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 Issues | Church History | John Newton
 

Great Churchmen (No 5)

Biography of John Newton
Chapter 3 by A W Parsons
His Ordination

<<Chapter 2

"Newton's power and influence were almost unbounded in the Evangelical world, and by many his ministry was valued beyond that of even the greatest of his conternporaries." Elliott Binns.

On March 20th, 1760, there is a reference to Newton in Wesley's Journal: “I had a good deal of conversation with Mr. N-. His case is very peculiar. Our Church requires that clergymen should be men of learning, and, to this end, have a University education. But how many have a University education and yet no learning at all! Yet these men are ordained! Meantime, one of eminent learning, as well as unblameable behaviour, cannot be ordained because he was not at the University! What a mere farce is this!”

In Liverpool Newton was introduced into the Evangelical circle. He became the enthusiastic disciple and helper of George Whitefield, a friend of John Wesley, and an acquaintance of Grimshaw, Berridge, Venn, and Romaine. By this time his varied experience, charm of manner, powers of speaking and writing, together with his general fitness, suggested to his many friends that he should be ordained. The difficulties were very great in view of his past life-perhaps the most unique preparation for the Ministry which a man ever went through! He was in doubt also for some time as to whether he should become an Independent Minister, as his mother long ago had desired, or a clergyman in the Established Church. He was then offered a title by the Vicar of Hunslet, near Leeds (Mr. Crook), and a stipend of £25 a year. However, when he applied for ordination to Archbishop Gilbert of York he was met with a cold, formal and flat refusal without any reason being given. It is known that the Archbishop disliked Mr. Crook for his Evangelical “enthusiasm,” and he also hinted to Newton that he thought him lacking in judgment because he seemed ready to exchange £100 at Liverpool for the beggarly stipend he was being offered!

It must be remembered that the Church of England was at this time largely in the grip of the political bishop, the foxhunting parson, and an utterly worldly and materialistic laity. Spiritual leadership had become virtually unknown. John Newton, and a few kindred spirits, “the first generation of the clergy called Evangelical became,” to use Sir James Stephen's famous phrase, “the second founders of the Church of England”

Newton now applied for ordination to the Bishop of Chester in a very straightforward and manly letter; but the Bishop replied through his Archdeacon that whatever his own sentiments might be, the Archbishop's refusal had absolutely tied his hands from attending to his application. We can scarcely be surprised that he now took charge for a few months of an Independent Congregation. Finally, in 1764, when he was thirty-nine he was ordained to the Curacy of Olney, Bucks, by Dr. Green, Bishop of Lincoln.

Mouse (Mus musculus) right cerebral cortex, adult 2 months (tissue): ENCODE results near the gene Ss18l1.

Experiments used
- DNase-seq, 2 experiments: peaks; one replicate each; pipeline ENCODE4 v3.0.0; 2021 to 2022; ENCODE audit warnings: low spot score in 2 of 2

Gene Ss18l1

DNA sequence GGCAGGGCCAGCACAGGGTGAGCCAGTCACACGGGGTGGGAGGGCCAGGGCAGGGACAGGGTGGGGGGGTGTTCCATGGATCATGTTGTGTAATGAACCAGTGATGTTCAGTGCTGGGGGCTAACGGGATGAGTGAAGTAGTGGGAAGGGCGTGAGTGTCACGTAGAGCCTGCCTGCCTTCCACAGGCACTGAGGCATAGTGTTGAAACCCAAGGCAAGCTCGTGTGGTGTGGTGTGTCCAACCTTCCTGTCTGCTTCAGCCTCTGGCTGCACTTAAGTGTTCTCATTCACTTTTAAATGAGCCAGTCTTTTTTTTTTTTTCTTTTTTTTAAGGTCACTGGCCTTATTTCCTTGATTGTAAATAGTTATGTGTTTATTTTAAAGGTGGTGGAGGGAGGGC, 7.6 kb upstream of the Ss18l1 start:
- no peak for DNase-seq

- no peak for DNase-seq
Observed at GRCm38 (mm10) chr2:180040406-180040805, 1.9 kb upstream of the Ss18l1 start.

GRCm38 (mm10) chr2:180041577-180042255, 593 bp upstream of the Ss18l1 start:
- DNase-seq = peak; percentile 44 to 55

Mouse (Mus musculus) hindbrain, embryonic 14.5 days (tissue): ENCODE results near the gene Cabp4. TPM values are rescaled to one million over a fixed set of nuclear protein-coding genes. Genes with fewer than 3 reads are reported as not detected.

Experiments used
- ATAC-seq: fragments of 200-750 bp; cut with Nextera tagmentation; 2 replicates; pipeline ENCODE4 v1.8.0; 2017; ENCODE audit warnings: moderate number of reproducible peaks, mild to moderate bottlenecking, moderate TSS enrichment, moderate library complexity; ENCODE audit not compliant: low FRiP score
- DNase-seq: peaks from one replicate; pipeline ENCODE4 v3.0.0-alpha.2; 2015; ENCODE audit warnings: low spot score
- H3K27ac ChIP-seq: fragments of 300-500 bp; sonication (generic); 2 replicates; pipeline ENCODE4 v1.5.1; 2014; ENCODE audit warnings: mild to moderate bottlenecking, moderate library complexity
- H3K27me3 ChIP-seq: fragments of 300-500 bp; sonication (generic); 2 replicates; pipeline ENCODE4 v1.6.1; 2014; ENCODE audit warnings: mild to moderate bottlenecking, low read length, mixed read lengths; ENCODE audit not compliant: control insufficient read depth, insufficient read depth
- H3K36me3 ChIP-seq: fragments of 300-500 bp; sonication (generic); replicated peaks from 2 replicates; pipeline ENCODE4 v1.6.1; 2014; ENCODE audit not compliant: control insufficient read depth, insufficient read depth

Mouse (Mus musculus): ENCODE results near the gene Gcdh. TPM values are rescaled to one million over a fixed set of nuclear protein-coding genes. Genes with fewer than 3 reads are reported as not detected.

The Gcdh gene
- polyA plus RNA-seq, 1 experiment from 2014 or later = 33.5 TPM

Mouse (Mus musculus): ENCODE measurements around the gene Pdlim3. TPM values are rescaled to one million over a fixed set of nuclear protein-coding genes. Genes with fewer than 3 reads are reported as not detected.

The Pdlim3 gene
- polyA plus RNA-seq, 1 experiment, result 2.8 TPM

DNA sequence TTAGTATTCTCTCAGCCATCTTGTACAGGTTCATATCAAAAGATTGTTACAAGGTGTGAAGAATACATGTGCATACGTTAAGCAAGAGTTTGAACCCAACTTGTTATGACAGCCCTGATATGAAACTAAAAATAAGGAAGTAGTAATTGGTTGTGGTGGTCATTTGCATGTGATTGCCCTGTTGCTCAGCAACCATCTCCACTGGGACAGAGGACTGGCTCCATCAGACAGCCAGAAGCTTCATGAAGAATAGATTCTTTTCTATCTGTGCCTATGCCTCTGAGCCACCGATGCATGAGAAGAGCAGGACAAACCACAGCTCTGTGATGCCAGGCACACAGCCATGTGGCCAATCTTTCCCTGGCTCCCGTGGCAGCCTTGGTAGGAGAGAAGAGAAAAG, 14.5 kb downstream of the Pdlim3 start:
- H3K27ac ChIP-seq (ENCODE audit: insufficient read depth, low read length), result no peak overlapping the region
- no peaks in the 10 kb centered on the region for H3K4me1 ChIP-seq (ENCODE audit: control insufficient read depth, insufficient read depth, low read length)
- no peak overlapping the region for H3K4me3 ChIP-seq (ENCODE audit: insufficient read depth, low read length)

Olney was a large, drab village twelve miles from Bedford and a similar distance from Northampton. John Newton began his work at Olney at a time when all England was being aroused by the Evangelical Revival. John Wesley, the most famous of these enthusiastic and earnest Evangelists, was now sixty-one, in full vigour with twenty-seven more years of active, untiring ministry before him. Grimshaw of Howarth, in Yorkshire, was fifty-six and only had two more years to live. Whitefield, Romaine, and Berridge were each about fifty. Whitefield had only six more years to live, but Romaine had thirty-one and Berridge twenty-nine. Henry Venn was a year older than the new Curate of Olney and he was to continue his useful life for a further thirty-three years. Toplady of Devon, who wrote the hynm “Rock of Ages,” was to live for another fourteen years, while Fletcher of Madeley in Shropshire, the man of prayer, was granted twenty-one more years in which to watch, work, and pray in the country of his adoption.

Newton was to labour in his first parish for sixteen years. Archdeacon Lindsay in The Church's Song has said: “The parish was utterly neglected, utterly ungodly, and vicious. Newton set himself to reform it, and in this task he had the help of the afflicted young poet who became his parishioner.” He began with the miserable stipend of £60 a year. Later, however, John Thornton of Clapham gave him a stated allowance of £200 per annum. Very soon the Church became crowded and a gallery had to be built.

They were remarkable times! When the American War of Independence broke out on July 1st, 1775, Newton announced a prayer-meeting on Tuesday mornings at 5 a.m. and it was attended by over one hundred people! A list of his regular engagements compiled from his own diary has often been quoted:

Sunday 6 a.m. Prayer Meeting.
Morning, Afternoon, Evening. Full service with sermon.
8 p.m. Meeting for prayer and hymn singing in the Vicarage.
Monday Evening. Men's Bible Class.

Tuesday

5 a.m. Prayer Meeting (good average attendance).
Evening. Prayer Meeting.
Wednesday Classes for young people and inquirers.
Thursday Afternoon. Children's Meeting “to reason with them and to explain the Scriptures in their own little way.”
Evening. Service in Church with sermon-attended by people from many of the villages round.
Friday Evening. Meeting for members of his Society.

 

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Related Links
John Newton
BulletIntroduction

BulletBiography - early life
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BulletThe Olney Hymns
BulletNewton and Cowper
BulletIn London
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